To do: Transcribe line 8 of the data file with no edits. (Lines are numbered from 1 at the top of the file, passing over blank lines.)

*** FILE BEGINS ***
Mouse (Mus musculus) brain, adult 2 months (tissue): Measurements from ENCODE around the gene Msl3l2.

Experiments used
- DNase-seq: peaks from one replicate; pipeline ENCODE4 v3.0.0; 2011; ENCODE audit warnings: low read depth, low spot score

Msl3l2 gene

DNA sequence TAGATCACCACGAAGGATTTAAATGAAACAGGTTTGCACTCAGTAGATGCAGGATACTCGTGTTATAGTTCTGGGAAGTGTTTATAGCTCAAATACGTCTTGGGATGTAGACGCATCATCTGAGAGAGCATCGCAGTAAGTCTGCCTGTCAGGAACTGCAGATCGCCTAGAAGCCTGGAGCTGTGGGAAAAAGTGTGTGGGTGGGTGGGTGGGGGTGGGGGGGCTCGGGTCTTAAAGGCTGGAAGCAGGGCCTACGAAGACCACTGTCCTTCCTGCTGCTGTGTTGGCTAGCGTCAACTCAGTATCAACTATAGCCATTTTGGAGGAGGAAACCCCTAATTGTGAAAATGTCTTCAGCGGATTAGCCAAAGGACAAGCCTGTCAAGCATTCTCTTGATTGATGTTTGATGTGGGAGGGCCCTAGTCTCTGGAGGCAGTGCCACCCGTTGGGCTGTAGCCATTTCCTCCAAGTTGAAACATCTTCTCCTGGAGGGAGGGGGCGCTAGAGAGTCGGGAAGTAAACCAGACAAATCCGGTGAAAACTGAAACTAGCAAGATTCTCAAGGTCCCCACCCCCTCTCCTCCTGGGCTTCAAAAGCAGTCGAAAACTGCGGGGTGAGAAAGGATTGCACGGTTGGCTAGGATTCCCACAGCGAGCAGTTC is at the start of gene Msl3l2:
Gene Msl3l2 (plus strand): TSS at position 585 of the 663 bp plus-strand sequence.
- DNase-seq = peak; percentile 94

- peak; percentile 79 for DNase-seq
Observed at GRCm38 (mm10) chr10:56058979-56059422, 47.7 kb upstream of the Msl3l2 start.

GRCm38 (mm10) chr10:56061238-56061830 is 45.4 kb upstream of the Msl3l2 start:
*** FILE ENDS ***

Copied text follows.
- peak; percentile 79 for DNase-seq